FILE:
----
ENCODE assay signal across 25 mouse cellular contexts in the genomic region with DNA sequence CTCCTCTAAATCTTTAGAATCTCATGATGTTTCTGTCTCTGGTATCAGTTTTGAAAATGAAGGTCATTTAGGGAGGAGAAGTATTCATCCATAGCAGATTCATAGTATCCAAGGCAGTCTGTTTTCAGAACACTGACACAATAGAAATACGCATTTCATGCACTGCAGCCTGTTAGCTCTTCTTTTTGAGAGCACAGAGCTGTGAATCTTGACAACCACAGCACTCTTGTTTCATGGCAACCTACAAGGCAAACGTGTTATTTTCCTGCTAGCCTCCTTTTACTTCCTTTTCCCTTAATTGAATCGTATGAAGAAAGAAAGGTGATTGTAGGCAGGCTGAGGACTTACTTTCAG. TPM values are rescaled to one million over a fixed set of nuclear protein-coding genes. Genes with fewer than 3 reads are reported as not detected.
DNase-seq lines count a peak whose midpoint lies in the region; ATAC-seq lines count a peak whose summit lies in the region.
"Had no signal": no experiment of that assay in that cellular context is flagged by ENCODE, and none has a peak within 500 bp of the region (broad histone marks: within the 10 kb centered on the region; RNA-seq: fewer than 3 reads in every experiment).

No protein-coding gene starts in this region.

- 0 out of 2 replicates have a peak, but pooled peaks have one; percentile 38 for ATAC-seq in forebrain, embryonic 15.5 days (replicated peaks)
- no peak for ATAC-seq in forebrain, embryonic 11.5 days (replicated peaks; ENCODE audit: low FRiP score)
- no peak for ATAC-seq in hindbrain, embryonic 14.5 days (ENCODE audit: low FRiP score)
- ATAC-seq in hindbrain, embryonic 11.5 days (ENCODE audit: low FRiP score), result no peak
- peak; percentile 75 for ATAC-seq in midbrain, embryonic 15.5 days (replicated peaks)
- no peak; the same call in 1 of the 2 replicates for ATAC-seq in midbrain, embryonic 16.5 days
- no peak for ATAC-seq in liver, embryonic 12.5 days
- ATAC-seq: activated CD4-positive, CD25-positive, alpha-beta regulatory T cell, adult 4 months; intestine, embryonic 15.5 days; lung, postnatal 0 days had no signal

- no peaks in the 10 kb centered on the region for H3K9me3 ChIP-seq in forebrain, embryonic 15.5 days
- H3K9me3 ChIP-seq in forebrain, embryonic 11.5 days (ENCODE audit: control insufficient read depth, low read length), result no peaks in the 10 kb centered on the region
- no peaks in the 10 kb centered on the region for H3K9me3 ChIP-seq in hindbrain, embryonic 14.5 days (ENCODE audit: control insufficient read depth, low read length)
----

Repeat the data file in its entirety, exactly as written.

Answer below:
ENCODE assay signal across 25 mouse cellular contexts in the genomic region with DNA sequence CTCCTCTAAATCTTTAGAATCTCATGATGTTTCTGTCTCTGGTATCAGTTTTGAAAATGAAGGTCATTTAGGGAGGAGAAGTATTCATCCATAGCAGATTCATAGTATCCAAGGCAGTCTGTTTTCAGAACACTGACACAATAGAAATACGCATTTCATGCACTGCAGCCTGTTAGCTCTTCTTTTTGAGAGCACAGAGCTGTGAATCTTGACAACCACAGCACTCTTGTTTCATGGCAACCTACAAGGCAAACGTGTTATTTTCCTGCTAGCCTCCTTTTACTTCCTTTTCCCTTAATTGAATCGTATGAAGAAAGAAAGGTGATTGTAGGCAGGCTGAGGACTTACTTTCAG. TPM values are rescaled to one million over a fixed set of nuclear protein-coding genes. Genes with fewer than 3 reads are reported as not detected.
DNase-seq lines count a peak whose midpoint lies in the region; ATAC-seq lines count a peak whose summit lies in the region.
"Had no signal": no experiment of that assay in that cellular context is flagged by ENCODE, and none has a peak within 500 bp of the region (broad histone marks: within the 10 kb centered on the region; RNA-seq: fewer than 3 reads in every experiment).

No protein-coding gene starts in this region.

- 0 out of 2 replicates have a peak, but pooled peaks have one; percentile 38 for ATAC-seq in forebrain, embryonic 15.5 days (replicated peaks)
- no peak for ATAC-seq in forebrain, embryonic 11.5 days (replicated peaks; ENCODE audit: low FRiP score)
- no peak for ATAC-seq in hindbrain, embryonic 14.5 days (ENCODE audit: low FRiP score)
- ATAC-seq in hindbrain, embryonic 11.5 days (ENCODE audit: low FRiP score), result no peak
- peak; percentile 75 for ATAC-seq in midbrain, embryonic 15.5 days (replicated peaks)
- no peak; the same call in 1 of the 2 replicates for ATAC-seq in midbrain, embryonic 16.5 days
- no peak for ATAC-seq in liver, embryonic 12.5 days
- ATAC-seq: activated CD4-positive, CD25-positive, alpha-beta regulatory T cell, adult 4 months; intestine, embryonic 15.5 days; lung, postnatal 0 days had no signal

- no peaks in the 10 kb centered on the region for H3K9me3 ChIP-seq in forebrain, embryonic 15.5 days
- H3K9me3 ChIP-seq in forebrain, embryonic 11.5 days (ENCODE audit: control insufficient read depth, low read length), result no peaks in the 10 kb centered on the region
- no peaks in the 10 kb centered on the region for H3K9me3 ChIP-seq in hindbrain, embryonic 14.5 days (ENCODE audit: control insufficient read depth, low read length)